JDK-6263317 : JVMTI Spec: Need the ability to instrument native methods
  • Type: Enhancement
  • Status: Resolved
  • Resolution: Fixed
  • Component: hotspot
  • Sub-Component: jvmti
  • Priority: P3
  • Affected Version: 6
  • OS: generic
  • CPU: generic
  • Submit Date: 2005-04-29
  • Updated Date: 2017-05-16
  • Resolved Date: 2005-05-18
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6 b37Resolved
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Relates :  
With JVM TI and java.lang.instrument we now have rich
support for instrumenting Java programming language
methods.  But what about native methods?

The NativeMethodBind event allows us to interpose a native
function around the implementation of a native method. This
works well for known native methods which we want to
intercept -- since we can hand craft the interposer.
However, for arbitrary native methods it would require
generating native code on the fly that could do arbitrary
argument processing.  This would be an implementation and
testing nightmare, and worse it is platform specific.

We need an approach which avoids the above.  Interposing
at the Java programming language level would achieve this.
It also has the advantage that it is at the same level as 
Java programming language method instrumentation.

For example, if we had:

  native boolean foo(int x);

We could transform the class file (at load time, since
this transformation isn't allowed in a redefine) so that
this becomes:

  boolean foo(int x) {
     ... record entry to foo ...
     return wrapper_foo(x);

  native boolean wrapped_foo(int x);

Where foo becomes a wrapper for the actual native method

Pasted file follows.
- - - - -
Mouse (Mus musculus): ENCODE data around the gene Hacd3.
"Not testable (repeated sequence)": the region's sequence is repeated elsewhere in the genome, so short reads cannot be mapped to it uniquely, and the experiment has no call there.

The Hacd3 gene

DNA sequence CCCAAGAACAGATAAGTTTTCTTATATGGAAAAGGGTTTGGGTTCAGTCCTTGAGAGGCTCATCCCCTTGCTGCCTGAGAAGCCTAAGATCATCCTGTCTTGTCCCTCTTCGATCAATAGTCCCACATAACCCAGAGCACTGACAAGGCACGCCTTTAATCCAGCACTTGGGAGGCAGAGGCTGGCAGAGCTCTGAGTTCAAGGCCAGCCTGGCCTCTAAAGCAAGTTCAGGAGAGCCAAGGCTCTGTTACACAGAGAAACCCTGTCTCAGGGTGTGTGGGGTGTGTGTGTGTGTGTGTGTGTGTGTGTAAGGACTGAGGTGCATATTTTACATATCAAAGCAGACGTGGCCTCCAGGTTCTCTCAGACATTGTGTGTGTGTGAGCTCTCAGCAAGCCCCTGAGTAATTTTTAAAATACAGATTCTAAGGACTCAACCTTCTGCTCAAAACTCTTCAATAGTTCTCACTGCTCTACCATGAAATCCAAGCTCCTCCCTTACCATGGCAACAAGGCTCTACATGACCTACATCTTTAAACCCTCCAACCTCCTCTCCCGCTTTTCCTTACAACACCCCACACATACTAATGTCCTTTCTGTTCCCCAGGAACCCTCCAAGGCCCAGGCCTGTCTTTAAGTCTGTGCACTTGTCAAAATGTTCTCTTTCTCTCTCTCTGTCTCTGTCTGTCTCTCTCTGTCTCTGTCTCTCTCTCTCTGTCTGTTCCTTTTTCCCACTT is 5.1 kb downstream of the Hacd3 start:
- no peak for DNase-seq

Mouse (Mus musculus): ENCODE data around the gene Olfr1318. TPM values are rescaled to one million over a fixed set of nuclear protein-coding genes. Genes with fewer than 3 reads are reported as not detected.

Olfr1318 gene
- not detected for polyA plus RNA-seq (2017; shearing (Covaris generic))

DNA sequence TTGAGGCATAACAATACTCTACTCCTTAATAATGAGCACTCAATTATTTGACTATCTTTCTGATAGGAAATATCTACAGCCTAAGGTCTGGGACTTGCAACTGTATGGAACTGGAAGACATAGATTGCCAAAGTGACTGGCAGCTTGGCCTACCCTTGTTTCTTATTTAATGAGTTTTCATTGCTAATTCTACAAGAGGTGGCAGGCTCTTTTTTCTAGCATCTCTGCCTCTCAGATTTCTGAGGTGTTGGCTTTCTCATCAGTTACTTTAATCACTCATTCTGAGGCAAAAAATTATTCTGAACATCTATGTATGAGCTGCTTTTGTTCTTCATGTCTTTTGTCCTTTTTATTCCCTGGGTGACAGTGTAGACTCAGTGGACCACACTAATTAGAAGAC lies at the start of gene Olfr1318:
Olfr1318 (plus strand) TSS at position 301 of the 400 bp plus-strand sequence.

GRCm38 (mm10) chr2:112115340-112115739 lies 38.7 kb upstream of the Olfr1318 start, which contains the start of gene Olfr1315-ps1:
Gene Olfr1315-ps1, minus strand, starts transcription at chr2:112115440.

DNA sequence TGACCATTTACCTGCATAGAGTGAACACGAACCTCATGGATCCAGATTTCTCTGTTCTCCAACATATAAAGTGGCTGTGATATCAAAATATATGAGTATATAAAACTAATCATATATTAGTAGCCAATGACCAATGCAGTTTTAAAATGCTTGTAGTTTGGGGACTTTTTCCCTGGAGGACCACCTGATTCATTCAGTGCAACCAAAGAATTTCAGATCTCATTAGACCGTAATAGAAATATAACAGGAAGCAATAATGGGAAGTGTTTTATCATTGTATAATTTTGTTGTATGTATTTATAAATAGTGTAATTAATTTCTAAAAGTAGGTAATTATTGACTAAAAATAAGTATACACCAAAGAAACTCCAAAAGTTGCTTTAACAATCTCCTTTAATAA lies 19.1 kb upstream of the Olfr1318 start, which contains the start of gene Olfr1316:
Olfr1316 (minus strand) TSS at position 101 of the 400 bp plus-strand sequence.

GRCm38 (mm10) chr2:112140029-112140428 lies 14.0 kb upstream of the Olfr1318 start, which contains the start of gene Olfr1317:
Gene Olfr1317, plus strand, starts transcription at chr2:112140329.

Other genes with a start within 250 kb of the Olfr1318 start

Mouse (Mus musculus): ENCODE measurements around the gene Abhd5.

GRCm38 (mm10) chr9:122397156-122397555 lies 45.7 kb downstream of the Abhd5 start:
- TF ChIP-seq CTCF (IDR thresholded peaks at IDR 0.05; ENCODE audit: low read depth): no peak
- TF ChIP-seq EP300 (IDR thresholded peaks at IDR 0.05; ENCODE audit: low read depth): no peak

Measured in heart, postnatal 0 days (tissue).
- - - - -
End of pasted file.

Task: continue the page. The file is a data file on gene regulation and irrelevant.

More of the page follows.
with the appended prefix "wrapped_".  Note that
"wrapped_" would be a bad prefix and that something like
"$$$MyAgentWrapped$$$_" would be better but would make
these examples less readable.

But now the problem is linking up the wrapped method with 
the native implementation.  That is, the method 
wrapped_foo needs to be resolved to the native 
implementation of foo, e.g.:

  Java_somePackage_someClass_foo(JNIEnv* env, jint x)

There are two ways that resolution occurs, explicit
resolution with the JNI function RegisterNatives and
the normal automatic resolution.  For RegisterNatives, it
will attempt this association:

  method(foo) -> nativeImplementation(foo)

This needs to be changed to:

  method(wrapped_foo) -> nativeImplementation(foo)

For automatic resolution, it will attempt:

  method(wrapped_foo) -> nativeImplementation(wrapped_foo)

This needs to be changed to:

  method(wrapped_foo) -> nativeImplementation(foo)

Possible solutions:

(1) Build some prefix into the VM to try on failure.

  Besides being a hack, this won't work if there are
  multiple agents wrapping native methods.

(2) For RegisterNatives the JNI interception functionality
   could be used to change the arguments.

  Yes, but there are order of wrapper application issues
  for multiple agents.

(3) Provide events on native resolution failure.

  This will work.  But to work in a multiple agent case
  the events would be complex and very specifically tied
  to this application.  For example: the event on
  automatic resolution failure would have to be called
  in the reverse environment ordering from standard event
  processing in order the remove the last prefix first,
  both events would need to have before and after strings,
  and each agent getting the RegisterNatives case would
  have to check intermediate links in the wrapper chain.

(4) Each environment can specify a native method prefix.

  This is what I propose.  It is simple and easy to use.
  It is uncomfortably specific to this application, but
  per the event solution above, this is unavoidable.

The JVM TI function could simply be:

  jvmtiError SetNativeMethodPrefix(jvmtiEnv* env,
                                   char* prefix);

What about java.lang.instrument, it would have the analog:

  void setNativeMethodPrefix(ClassFileTransformer transformer,
                             String prefix);

But the JVM TI agent that implements java.lang.instrument
(at least in the RI) is a meta agent, that is, there is
one JVM TI environment no matter how many
java.lang.instrument agents there are.  So, the JVM TI
function will need to be:

  jvmtiError SetNativeMethodPrefixes(jvmtiEnv* env,
                                     jint prefixCount,
                                     char** prefixes);

###@###.### 2005-04-29 01:13:37 GMT

EVALUATION Important for critical tools, include JCov. ###@###.### 2005-04-29 20:13:57 GMT